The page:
Cannabis consumers may experience distortions in their perception of time, often reporting how minutes can feel like they stretch to hours on end—an unsettling experience, to say the least. But to what degree is this a scientifically proven phenomenon?
Researchers have been curious about this question as well, and have conducted several investigations over the years probing cannabis’ strange time-altering properties. Many of these experiments have corroborated individual reports that time slows down while high, though this has largely been on the scale of seconds or minutes, not hours.
Research on Marijuana and Time Perception
“One of the most commonly reported effects of cannabis by users is to distort the perception of time,” says Zerrin Atakan, a London-based psychiatrist who surveyed all known studies of cannabis and time distortion in 2012. “Our review of papers on the topic showed that 70% of studies found that users experienced over-estimation of time. In other words, users felt using cannabis made them feel as if the time was longer than the actual time.”
Yet, many of these studies have been rife with limitations—small sample sizes, failure to consider the effects of previous cannabis exposure, and use of delivery methods such as inhalation and oral administration that produce wide variation in THC’s effects over time, to name a few.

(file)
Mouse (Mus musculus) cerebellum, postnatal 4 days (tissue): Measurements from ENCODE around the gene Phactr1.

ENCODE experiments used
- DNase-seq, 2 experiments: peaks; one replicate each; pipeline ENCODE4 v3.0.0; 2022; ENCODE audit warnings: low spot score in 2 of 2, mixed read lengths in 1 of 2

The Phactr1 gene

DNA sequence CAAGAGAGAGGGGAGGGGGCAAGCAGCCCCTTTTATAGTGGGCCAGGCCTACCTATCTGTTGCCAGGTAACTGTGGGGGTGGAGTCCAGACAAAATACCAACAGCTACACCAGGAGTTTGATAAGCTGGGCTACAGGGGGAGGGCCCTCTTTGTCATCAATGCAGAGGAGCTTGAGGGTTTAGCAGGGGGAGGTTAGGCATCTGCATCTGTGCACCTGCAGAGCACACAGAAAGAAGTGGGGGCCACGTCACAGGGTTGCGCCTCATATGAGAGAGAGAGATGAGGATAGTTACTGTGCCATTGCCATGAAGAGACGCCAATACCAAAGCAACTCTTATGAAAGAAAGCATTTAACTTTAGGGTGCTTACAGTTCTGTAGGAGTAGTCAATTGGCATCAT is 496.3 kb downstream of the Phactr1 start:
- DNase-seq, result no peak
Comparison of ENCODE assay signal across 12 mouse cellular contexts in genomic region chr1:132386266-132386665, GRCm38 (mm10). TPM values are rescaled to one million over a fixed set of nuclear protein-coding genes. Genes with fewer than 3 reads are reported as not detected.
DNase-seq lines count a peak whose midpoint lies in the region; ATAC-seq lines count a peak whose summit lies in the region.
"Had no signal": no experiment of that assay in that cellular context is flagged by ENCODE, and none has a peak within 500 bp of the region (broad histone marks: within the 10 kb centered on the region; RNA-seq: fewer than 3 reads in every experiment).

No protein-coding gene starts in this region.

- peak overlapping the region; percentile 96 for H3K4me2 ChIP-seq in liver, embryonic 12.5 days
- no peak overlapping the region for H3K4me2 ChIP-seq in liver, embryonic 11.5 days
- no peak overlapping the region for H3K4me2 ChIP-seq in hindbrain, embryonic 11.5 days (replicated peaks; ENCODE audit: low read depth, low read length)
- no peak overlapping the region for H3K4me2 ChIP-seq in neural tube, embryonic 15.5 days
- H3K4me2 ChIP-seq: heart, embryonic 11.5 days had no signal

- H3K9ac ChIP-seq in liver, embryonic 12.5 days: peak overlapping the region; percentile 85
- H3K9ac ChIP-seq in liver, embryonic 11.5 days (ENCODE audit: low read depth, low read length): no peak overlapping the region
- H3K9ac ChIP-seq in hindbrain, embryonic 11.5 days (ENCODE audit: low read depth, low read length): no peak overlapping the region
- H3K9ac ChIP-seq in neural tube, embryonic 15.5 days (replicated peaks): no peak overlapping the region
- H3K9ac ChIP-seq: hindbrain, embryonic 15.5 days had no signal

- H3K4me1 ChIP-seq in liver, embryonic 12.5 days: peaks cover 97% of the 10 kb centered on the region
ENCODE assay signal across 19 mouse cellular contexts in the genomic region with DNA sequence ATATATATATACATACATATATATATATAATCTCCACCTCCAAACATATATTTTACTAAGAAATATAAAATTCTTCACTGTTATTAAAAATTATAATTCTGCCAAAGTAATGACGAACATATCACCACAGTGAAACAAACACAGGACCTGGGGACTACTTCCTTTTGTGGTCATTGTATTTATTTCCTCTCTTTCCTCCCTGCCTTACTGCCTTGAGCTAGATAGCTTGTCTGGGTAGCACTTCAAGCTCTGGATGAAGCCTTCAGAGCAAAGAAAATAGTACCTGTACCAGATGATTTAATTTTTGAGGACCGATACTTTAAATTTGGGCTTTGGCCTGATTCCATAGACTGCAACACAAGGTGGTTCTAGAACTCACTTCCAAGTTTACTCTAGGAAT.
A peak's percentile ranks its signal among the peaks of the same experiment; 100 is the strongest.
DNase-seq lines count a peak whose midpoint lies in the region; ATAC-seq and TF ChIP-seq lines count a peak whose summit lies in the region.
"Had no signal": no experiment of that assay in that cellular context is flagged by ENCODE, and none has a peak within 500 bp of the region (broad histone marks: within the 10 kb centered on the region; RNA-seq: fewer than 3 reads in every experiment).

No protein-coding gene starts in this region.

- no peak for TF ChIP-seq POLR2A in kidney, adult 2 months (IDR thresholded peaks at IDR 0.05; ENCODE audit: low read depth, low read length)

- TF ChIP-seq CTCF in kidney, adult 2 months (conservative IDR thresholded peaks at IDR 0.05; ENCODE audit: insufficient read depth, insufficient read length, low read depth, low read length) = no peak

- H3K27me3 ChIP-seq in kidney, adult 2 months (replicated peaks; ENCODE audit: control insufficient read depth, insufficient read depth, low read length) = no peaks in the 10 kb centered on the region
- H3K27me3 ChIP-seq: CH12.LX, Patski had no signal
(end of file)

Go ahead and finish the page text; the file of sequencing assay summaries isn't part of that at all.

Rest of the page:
Later that year, a team at Yale School of Medicine sought to address these shortcomings and clear the smoke surrounding the connection between cannabis and time tripping.
“I was fascinated by the observation that some drugs can distort the experience of passing time, and that the phenomenon was not well understood,” says Deepak D’Souza, a professor of psychiatry at Yale and leader of the investigation. “I was particularly intrigued by the observation that in some individuals who found the effects of cannabis unpleasant and also experienced time dilation, the overall experience was even more unpleasant.”